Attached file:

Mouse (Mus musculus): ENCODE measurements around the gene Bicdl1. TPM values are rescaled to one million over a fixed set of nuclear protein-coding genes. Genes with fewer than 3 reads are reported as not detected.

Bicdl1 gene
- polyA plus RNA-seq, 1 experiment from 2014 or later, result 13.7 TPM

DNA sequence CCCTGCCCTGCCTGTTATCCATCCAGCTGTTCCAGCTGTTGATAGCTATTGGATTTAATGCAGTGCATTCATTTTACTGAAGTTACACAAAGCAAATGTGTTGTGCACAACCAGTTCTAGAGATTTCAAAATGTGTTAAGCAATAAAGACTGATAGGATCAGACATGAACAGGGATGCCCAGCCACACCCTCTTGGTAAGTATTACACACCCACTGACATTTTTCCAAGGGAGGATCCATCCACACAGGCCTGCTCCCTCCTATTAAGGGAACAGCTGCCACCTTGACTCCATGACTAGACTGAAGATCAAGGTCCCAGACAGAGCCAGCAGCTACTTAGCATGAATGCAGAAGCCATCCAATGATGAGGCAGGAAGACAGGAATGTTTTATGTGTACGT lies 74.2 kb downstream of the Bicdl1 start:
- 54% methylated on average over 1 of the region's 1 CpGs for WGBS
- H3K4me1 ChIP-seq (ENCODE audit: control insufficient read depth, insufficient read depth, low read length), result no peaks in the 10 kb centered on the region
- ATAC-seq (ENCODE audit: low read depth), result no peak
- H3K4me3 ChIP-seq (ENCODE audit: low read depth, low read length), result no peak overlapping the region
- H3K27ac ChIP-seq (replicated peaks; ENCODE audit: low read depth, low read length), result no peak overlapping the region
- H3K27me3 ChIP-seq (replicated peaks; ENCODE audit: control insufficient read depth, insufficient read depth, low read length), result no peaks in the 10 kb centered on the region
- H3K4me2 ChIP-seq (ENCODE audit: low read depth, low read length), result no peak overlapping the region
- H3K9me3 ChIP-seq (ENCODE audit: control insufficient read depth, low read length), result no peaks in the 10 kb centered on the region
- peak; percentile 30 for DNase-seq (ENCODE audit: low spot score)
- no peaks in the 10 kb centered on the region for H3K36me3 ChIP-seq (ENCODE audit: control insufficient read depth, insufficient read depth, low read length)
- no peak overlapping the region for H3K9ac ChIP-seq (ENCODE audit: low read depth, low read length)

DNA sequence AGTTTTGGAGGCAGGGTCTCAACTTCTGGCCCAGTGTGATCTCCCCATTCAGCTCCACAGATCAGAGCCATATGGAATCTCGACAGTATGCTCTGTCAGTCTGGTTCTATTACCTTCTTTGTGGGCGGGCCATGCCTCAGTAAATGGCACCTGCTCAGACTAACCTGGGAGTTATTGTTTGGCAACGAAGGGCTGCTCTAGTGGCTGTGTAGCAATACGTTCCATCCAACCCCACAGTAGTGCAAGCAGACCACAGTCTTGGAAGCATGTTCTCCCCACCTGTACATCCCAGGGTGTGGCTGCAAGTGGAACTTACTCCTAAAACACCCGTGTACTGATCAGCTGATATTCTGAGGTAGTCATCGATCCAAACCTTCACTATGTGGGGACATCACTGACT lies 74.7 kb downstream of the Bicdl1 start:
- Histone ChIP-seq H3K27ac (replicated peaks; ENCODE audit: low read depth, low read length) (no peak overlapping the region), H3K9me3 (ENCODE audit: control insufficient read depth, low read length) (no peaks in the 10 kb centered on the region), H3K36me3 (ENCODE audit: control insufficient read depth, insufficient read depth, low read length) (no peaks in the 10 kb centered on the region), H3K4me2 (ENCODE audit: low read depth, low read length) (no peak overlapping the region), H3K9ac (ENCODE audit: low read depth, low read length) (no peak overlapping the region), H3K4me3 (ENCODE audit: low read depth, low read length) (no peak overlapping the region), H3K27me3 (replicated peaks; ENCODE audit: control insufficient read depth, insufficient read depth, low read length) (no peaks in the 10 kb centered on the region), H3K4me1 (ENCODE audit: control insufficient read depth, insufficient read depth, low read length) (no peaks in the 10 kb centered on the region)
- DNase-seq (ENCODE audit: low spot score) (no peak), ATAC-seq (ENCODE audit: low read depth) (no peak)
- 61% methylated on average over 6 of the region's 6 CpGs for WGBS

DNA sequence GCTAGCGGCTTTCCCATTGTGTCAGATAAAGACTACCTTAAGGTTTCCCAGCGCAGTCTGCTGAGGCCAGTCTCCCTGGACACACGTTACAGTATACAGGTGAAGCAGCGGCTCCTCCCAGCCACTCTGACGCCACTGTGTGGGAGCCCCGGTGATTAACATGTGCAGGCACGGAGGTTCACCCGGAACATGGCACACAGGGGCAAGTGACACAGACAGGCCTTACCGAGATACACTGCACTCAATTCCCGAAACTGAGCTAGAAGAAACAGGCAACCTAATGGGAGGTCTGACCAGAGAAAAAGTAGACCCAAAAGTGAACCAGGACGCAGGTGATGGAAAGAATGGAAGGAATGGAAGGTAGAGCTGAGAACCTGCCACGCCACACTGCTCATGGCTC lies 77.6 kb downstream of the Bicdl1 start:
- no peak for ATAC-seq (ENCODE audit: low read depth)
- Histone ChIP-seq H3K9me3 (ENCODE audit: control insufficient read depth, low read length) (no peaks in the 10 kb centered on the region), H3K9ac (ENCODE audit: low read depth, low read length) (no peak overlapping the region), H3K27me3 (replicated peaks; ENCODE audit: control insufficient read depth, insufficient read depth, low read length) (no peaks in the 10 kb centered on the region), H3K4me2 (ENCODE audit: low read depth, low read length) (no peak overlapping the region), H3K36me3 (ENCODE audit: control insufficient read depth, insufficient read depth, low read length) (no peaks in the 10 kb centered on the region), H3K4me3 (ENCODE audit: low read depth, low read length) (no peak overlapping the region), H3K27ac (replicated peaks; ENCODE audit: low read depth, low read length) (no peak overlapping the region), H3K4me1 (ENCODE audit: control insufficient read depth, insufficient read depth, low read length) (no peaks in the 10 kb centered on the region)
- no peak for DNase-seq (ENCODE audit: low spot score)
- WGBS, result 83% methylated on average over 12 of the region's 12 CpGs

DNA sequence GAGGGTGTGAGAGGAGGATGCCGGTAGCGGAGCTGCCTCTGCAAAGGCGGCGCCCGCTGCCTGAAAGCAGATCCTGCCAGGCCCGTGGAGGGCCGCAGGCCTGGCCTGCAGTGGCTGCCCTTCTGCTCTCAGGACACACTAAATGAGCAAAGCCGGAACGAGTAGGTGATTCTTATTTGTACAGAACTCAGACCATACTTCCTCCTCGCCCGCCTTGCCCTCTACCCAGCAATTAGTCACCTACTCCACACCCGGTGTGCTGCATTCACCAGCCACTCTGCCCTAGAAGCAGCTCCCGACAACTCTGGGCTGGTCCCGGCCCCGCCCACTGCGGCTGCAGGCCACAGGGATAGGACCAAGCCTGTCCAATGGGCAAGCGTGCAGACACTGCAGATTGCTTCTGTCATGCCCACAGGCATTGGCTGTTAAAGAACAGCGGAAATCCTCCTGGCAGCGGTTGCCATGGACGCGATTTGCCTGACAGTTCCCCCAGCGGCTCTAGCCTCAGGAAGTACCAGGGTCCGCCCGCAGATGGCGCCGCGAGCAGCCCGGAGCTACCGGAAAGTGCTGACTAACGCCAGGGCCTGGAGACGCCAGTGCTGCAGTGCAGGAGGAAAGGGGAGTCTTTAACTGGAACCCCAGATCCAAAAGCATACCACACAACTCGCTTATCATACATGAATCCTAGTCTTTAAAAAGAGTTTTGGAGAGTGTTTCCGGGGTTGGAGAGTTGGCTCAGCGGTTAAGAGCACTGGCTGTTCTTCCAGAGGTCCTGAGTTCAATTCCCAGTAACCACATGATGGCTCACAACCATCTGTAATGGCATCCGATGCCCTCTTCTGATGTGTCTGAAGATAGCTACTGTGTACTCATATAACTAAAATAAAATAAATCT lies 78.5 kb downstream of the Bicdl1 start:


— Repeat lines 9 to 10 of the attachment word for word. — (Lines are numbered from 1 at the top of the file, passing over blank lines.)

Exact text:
- H3K27ac ChIP-seq (replicated peaks; ENCODE audit: low read depth, low read length), result no peak overlapping the region
- H3K27me3 ChIP-seq (replicated peaks; ENCODE audit: control insufficient read depth, insufficient read depth, low read length), result no peaks in the 10 kb centered on the region